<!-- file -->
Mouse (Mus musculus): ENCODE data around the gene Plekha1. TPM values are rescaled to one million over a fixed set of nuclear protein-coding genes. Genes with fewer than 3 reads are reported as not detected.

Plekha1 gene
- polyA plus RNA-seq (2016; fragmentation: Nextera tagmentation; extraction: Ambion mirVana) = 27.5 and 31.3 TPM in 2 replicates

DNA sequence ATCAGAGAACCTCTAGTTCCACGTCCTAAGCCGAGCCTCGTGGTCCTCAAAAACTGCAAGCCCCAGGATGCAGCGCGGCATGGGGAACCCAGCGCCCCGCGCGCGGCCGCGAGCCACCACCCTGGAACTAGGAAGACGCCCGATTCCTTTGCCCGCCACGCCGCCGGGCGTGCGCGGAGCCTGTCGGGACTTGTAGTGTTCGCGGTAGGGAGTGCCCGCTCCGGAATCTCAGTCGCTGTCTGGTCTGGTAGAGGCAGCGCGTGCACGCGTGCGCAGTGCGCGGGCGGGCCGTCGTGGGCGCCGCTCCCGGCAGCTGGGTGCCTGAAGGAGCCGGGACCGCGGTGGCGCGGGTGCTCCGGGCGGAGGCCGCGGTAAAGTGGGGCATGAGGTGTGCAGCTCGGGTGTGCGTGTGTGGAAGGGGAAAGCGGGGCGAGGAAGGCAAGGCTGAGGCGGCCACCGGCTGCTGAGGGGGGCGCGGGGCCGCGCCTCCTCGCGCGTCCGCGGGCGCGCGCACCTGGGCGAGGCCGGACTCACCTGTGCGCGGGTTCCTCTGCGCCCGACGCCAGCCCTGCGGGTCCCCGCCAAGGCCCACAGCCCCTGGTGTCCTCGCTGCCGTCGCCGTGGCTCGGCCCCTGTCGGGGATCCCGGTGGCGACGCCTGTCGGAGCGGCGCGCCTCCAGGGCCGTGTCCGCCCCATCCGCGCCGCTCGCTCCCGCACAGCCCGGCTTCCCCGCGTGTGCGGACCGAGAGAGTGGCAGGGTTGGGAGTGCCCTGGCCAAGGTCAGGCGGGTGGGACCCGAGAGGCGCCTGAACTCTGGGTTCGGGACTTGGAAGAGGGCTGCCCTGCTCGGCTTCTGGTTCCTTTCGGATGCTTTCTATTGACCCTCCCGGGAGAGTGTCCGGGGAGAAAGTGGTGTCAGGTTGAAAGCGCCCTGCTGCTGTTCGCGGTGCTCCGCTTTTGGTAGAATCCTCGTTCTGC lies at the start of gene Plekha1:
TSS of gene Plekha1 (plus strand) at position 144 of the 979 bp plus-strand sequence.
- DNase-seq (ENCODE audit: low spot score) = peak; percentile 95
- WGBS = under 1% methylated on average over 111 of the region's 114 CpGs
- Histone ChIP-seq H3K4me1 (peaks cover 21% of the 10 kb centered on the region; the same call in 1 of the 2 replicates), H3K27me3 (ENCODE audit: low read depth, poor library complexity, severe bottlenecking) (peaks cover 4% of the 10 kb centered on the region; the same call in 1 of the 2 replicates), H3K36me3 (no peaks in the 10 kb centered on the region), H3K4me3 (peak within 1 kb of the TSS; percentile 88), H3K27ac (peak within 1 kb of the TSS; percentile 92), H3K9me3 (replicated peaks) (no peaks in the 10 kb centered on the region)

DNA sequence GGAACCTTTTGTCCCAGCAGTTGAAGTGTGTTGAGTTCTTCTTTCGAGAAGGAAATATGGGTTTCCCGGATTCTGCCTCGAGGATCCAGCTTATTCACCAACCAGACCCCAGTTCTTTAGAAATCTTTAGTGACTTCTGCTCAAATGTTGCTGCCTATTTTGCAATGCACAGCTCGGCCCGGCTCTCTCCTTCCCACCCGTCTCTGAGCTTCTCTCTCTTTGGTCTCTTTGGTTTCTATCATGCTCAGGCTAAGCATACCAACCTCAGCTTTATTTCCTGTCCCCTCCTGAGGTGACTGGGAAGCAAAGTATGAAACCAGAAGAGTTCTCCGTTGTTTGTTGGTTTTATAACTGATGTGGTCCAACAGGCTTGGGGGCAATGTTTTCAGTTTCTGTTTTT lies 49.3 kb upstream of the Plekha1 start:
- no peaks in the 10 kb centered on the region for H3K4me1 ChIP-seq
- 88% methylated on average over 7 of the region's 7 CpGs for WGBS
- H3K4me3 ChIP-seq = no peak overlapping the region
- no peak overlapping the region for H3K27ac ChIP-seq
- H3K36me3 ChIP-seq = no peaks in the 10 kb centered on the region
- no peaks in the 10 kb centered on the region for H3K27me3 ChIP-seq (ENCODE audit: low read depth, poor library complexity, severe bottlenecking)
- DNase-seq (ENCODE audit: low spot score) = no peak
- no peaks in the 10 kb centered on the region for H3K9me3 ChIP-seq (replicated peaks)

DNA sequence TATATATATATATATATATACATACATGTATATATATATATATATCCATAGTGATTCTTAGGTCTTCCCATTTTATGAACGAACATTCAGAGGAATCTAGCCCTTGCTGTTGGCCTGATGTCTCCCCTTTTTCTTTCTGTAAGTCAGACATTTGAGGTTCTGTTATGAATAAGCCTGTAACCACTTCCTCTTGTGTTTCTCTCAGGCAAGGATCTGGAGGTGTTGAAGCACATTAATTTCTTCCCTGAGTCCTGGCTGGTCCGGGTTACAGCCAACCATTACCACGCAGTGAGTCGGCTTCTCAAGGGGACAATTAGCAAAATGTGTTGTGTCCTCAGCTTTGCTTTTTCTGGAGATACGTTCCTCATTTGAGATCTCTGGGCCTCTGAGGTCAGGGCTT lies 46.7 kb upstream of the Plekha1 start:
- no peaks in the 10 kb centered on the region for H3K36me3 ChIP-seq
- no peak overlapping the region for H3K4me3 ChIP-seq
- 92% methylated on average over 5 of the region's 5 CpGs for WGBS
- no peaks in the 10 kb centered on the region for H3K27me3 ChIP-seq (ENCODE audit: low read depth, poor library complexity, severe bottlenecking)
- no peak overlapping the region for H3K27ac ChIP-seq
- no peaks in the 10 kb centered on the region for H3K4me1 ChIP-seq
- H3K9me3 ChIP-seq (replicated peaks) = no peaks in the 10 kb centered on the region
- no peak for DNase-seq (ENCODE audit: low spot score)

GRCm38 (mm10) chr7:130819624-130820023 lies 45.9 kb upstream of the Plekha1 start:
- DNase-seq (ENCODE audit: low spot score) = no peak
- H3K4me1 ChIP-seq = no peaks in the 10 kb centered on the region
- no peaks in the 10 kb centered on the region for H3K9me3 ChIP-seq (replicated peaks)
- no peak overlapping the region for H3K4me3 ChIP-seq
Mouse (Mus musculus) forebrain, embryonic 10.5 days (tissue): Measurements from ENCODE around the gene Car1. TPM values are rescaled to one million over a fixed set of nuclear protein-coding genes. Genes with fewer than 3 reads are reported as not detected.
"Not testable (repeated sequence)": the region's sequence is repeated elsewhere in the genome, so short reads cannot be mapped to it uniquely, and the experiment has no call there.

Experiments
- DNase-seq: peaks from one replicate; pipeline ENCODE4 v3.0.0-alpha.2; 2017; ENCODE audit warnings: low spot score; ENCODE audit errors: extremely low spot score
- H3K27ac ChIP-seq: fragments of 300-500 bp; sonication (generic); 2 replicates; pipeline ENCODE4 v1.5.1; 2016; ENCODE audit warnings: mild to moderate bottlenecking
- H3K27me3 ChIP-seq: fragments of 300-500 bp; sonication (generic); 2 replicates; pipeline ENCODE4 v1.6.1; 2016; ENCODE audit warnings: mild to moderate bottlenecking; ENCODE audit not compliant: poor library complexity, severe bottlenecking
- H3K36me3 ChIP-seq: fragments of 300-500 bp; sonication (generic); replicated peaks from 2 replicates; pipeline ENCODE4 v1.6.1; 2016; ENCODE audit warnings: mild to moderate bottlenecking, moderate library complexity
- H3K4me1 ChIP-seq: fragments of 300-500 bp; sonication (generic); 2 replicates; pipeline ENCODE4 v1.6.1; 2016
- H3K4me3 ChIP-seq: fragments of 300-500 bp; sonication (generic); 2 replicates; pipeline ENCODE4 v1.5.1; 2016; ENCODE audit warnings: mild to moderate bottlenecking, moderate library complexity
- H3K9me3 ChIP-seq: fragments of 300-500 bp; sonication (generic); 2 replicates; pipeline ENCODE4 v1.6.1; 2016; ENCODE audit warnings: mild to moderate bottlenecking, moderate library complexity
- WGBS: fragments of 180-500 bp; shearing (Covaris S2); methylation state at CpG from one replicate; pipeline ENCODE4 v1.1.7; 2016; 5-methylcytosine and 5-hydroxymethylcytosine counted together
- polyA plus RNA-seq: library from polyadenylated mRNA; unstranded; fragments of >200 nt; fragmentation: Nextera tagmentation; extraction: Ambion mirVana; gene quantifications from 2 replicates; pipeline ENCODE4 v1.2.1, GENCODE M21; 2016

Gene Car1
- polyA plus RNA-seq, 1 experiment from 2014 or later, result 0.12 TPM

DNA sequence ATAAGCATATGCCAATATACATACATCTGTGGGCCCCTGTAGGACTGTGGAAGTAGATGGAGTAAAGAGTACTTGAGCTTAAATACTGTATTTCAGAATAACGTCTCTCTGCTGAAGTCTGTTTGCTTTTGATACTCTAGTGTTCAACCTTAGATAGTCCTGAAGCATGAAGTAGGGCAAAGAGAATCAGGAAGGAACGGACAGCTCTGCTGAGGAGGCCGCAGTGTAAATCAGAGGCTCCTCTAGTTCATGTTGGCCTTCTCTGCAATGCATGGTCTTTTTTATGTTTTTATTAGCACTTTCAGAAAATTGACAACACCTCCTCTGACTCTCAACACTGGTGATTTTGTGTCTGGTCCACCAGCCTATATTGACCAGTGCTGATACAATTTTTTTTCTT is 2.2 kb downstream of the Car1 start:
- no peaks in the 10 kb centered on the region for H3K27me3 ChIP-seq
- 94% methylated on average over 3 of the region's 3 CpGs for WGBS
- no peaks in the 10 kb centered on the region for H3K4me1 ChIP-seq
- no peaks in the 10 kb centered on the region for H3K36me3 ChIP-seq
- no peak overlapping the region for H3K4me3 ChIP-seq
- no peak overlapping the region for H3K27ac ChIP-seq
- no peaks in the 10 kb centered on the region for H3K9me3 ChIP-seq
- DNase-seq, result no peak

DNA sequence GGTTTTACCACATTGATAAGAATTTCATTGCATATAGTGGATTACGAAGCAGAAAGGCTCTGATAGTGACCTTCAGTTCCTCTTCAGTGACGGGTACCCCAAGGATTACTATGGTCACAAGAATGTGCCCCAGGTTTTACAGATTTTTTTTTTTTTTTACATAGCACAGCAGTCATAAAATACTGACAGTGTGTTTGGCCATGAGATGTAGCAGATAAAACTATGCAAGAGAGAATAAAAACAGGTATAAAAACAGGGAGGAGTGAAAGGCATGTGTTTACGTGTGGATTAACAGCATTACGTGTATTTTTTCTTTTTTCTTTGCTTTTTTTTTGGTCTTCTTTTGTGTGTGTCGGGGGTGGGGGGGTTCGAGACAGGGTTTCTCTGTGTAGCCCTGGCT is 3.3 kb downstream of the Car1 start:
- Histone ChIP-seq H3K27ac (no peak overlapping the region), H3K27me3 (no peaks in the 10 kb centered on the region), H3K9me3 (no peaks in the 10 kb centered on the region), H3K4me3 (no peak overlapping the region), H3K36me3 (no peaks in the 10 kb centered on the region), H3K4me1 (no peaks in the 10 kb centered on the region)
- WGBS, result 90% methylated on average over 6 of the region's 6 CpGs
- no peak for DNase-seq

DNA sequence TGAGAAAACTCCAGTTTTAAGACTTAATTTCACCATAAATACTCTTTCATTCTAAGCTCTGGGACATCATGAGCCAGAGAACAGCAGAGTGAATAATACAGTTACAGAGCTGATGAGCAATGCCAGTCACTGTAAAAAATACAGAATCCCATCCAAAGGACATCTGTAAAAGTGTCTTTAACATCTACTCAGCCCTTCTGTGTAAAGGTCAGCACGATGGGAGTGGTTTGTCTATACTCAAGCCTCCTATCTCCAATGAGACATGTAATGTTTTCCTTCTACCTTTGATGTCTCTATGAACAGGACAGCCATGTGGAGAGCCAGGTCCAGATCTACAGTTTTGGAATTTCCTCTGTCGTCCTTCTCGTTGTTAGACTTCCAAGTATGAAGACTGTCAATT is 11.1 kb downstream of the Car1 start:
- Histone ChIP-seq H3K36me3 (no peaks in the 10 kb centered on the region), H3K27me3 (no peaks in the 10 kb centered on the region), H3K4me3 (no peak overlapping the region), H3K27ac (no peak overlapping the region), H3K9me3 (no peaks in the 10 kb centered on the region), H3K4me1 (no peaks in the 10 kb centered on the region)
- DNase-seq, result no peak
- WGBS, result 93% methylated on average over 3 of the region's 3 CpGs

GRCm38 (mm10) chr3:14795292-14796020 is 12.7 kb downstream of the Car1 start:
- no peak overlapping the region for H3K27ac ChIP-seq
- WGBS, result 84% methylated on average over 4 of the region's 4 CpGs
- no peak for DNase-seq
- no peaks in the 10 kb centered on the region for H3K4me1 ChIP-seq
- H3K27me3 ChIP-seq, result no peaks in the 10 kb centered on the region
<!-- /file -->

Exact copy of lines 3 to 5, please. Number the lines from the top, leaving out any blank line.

- polyA plus RNA-seq (2016; fragmentation: Nextera tagmentation; extraction: Ambion mirVana) = 27.5 and 31.3 TPM in 2 replicates

DNA sequence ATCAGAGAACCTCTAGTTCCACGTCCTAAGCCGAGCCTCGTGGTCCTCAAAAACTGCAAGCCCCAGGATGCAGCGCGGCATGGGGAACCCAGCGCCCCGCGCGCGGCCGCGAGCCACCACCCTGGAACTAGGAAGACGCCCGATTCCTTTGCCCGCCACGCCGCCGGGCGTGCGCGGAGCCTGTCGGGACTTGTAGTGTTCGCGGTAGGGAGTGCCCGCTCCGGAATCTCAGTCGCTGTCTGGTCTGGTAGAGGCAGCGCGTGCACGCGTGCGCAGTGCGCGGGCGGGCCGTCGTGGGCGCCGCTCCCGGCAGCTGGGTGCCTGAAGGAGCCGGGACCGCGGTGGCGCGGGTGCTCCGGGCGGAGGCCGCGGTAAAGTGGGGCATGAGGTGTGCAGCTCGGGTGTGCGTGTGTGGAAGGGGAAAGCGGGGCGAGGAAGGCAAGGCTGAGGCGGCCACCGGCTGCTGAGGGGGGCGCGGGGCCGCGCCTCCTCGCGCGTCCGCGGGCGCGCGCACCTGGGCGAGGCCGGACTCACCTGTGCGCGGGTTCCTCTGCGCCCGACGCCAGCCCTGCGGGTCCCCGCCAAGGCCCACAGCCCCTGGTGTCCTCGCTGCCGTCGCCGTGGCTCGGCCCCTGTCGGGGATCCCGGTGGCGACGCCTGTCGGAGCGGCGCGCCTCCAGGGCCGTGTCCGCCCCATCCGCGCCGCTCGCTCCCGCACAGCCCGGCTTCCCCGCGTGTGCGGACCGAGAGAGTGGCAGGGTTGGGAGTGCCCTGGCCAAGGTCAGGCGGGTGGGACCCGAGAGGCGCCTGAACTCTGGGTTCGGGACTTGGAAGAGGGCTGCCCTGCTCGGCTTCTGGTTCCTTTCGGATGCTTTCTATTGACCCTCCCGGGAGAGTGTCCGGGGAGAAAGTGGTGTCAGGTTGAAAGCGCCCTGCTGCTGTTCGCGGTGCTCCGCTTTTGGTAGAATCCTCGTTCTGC lies at the start of gene Plekha1:
TSS of gene Plekha1 (plus strand) at position 144 of the 979 bp plus-strand sequence.